As a Christmas-and-engagement present to myself, I bought a copy of A Practical Wedding: Creative Ideas for Planning a Beautiful, Affordable, and Meaningful Celebration. It's by Meg Keene, who created A Practical Wedding the blog while planning her own wedding a few years ago. After reading a post on her site today I decided to write something here about the book.*
I can't remember how I stumbled onto A Practical Wedding, but I'm glad that it's one of the first wedding-related media I found. Meg and the other writers present a sane account of a variety of wedding issues, along with stories from couples planning their weddings and "Wedding Graduates" who share what they've learned. She's a proud feminist and I admire the way she writes about LGBTQ couples (just when you thought a hetero wedding couldn't be any more complicated).
While we're pretty excited to be engaged, John and I both have reservations about wedding planning. So many people we know are happy for us, and I'm incredibly grateful for that. But in the short time we've been engaged, I've already gotten a small sense of how many expectations come with wedding planning. Meg covers a lot of the issues that concern me, and she does it with compassion for all parties involved. She also discusses something she calls the Wedding Industrial Complex, and the perceived need to have OMG EVERYTHING at your wedding, but to also make it as personalized as possible (read: spend money). This book devotes a whole chapter to the history of the modern wedding (which I obviously love), and points out that many traditions that we may consider super important are less than 50 years old. Her point is not to abolish wedding traditions, if, say, you really love the idea of walking down the aisle. She just means that if you don't want an aisle at all, your wedding can still be meaningful. The same goes for favors, a unity candle, a white dress, a sit down dinner, or fancy chair covers.
Unless you really like fancy chairs, in which case, go for it. That's the tenor of the book, more or less, and I find it helpful as I start to think about wedding plans. John and I want our wedding to have some very traditional elements, but it's nice to have some guidance on how to sort out which traditions are important to us. For example: yes, we're having attendants, but they won't be divided by gender (in fact, we're having one big ol' group of them, and we're calling it the Fellowship of the Ring. I know).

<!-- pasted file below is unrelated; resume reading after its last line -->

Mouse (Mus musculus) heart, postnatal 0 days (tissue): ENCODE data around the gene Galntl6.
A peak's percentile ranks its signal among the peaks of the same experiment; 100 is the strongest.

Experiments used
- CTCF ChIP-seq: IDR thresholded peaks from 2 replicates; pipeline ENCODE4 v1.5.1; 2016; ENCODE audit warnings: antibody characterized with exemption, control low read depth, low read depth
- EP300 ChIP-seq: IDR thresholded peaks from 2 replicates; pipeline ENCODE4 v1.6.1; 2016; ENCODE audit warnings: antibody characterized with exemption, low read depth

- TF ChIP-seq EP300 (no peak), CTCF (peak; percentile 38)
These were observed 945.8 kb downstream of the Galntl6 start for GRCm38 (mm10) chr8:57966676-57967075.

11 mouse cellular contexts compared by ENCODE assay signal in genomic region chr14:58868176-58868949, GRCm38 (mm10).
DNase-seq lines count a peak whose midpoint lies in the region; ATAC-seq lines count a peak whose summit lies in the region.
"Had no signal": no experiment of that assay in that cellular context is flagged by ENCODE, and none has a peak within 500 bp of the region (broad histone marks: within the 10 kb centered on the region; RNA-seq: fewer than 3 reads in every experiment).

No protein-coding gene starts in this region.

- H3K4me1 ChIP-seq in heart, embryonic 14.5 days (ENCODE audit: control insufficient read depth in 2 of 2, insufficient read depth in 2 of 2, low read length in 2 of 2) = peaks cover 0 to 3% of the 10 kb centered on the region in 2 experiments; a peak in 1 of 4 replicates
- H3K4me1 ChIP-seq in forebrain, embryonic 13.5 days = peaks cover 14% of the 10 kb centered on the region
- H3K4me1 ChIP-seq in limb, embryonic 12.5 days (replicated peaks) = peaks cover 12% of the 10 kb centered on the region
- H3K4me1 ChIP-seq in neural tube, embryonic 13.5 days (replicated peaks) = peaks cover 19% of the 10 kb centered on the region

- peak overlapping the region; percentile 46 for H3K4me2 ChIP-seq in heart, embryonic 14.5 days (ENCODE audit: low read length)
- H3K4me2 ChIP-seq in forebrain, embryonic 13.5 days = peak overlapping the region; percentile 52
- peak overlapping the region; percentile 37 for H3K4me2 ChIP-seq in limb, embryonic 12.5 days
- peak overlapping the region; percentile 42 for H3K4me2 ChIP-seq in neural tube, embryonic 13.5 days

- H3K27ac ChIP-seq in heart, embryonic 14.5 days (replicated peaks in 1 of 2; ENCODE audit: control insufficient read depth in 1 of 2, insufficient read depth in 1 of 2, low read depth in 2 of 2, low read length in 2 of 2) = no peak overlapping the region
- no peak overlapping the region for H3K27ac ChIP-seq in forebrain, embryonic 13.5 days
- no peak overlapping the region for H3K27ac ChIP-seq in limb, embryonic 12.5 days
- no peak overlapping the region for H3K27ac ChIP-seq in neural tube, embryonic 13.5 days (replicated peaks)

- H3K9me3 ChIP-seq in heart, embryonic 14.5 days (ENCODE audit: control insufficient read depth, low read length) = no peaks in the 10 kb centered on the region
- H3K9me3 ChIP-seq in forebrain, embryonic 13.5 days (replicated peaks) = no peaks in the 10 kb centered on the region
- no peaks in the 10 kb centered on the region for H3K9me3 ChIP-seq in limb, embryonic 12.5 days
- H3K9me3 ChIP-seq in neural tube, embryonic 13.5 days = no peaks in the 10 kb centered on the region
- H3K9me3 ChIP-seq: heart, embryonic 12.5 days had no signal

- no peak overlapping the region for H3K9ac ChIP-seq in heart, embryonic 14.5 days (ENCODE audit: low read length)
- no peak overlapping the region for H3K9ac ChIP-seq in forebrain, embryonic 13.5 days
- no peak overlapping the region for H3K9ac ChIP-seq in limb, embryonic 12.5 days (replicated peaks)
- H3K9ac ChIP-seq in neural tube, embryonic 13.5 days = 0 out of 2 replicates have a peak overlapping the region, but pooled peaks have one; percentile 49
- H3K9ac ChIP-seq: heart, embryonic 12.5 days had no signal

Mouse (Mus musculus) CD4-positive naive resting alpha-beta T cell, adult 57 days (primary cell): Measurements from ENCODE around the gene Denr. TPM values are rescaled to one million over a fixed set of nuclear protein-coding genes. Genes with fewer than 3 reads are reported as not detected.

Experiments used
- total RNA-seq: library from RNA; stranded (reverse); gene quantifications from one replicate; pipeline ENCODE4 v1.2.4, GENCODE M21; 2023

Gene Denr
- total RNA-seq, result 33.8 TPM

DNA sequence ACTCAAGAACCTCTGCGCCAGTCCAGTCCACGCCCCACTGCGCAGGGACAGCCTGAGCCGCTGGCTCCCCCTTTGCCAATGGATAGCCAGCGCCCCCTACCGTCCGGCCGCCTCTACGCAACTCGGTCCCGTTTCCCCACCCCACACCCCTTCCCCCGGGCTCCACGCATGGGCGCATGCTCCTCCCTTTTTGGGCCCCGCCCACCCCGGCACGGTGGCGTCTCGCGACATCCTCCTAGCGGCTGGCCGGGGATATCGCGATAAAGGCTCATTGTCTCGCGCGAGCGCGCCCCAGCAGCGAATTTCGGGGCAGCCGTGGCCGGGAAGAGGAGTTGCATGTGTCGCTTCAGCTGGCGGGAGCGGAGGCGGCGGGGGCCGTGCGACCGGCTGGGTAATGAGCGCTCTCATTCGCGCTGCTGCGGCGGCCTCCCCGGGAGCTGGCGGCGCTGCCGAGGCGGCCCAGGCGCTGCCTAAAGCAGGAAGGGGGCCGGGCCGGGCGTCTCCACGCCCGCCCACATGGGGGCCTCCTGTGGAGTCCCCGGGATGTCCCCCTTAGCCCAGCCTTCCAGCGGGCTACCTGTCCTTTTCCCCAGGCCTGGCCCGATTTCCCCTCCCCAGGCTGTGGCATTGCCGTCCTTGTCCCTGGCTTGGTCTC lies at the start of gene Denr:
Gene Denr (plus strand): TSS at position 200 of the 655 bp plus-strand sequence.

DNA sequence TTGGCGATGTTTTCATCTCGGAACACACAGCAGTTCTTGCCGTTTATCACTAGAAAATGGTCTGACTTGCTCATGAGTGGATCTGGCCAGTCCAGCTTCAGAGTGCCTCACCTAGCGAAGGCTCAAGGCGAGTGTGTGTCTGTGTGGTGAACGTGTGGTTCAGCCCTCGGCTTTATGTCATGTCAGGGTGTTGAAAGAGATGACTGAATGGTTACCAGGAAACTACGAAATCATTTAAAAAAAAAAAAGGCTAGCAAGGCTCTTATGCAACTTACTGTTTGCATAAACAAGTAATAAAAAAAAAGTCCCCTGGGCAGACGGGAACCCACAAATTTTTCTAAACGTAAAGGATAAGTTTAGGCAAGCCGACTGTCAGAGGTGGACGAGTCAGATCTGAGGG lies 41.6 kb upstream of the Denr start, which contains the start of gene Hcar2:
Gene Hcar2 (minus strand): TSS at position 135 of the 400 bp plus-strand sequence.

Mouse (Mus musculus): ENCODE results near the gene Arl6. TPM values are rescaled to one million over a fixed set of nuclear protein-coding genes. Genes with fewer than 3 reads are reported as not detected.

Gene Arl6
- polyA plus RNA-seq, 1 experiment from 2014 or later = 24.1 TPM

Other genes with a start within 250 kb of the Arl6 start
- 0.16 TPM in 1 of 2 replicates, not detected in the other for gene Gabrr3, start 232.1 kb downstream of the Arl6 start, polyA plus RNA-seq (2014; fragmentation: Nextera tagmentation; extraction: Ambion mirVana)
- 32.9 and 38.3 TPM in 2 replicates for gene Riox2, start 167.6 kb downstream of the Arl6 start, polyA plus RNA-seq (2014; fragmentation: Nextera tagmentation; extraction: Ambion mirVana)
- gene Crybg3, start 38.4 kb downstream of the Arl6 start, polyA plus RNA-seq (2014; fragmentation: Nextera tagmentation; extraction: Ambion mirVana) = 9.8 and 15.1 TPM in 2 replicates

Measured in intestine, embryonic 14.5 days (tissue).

The book the blog also deal with difficult topics, like how to grieve the fact that, for whatever reason, you may not have both parents with you to plan your wedding. She has stories of couples planning their wedding while one is severely ill, or when a parent dies close to the wedding date. While I'm grateful not to be in that situation, it is interesting to read accounts of people who overcame them, and to think "if those people can plan a wedding while their dad had cancer, then surely we can do this without making ourselves crazy."
Some other general guidelines from the book and the website:
- "I will not remember what my wedding looked like; I will remember what it felt like."
- If, at the end of the day, two people marry each other, then your wedding was a success.
- One and done. As in, make a choice and stick with it. Second guessing will make us all nuts.
- Your wedding guests are "grown ass" adults (unless they are, you know, actual children) and it's ok to treat them accordingly.
- Where you spend money matters more than how much you spend, and spending money is a political act.
So that's my 2 cents. Our wedding will probably be a fairly frequent topic here, but this isn't a wedding blog. Obviously, it's a stuff-we-eat-and-happen-to-do blog, and I don't want to ruin that incredibly consistent theme by letting the wedding take over. Just a wedding-related post now and then.
*Meg posted these ads a couple days ago on A Practical Wedding and gave permission for people to use them on blogs, websites, etc, as ads for the book. As usual, I'm not receiving any kind of compensation for this post and I payed for the book myself.